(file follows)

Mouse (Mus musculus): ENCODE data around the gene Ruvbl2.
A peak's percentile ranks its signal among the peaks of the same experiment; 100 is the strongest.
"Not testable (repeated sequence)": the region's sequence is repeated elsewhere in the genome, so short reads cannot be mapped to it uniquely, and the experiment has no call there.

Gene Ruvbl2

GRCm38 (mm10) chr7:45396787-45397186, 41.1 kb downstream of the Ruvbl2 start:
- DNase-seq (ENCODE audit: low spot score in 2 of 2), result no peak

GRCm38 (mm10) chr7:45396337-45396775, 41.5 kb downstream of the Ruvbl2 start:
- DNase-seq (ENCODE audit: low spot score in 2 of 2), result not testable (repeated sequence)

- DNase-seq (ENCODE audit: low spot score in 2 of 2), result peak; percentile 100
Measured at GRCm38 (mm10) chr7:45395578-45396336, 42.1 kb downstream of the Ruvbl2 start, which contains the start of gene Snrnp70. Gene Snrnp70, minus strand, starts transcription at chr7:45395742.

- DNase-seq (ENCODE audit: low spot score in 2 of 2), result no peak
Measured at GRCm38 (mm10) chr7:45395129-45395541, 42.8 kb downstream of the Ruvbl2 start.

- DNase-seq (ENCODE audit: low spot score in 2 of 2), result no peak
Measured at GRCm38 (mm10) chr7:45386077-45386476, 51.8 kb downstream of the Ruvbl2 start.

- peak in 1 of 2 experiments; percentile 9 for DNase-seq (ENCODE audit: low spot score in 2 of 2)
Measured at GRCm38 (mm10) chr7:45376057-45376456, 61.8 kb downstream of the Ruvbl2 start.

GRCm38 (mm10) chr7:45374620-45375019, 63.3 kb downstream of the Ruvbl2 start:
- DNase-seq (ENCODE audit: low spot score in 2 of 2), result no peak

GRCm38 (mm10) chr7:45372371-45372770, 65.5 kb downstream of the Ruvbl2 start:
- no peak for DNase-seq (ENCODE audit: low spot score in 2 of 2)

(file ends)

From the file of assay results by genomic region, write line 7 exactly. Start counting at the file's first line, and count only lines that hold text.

GRCm38 (mm10) chr7:45396337-45396775, 41.5 kb downstream of the Ruvbl2 start: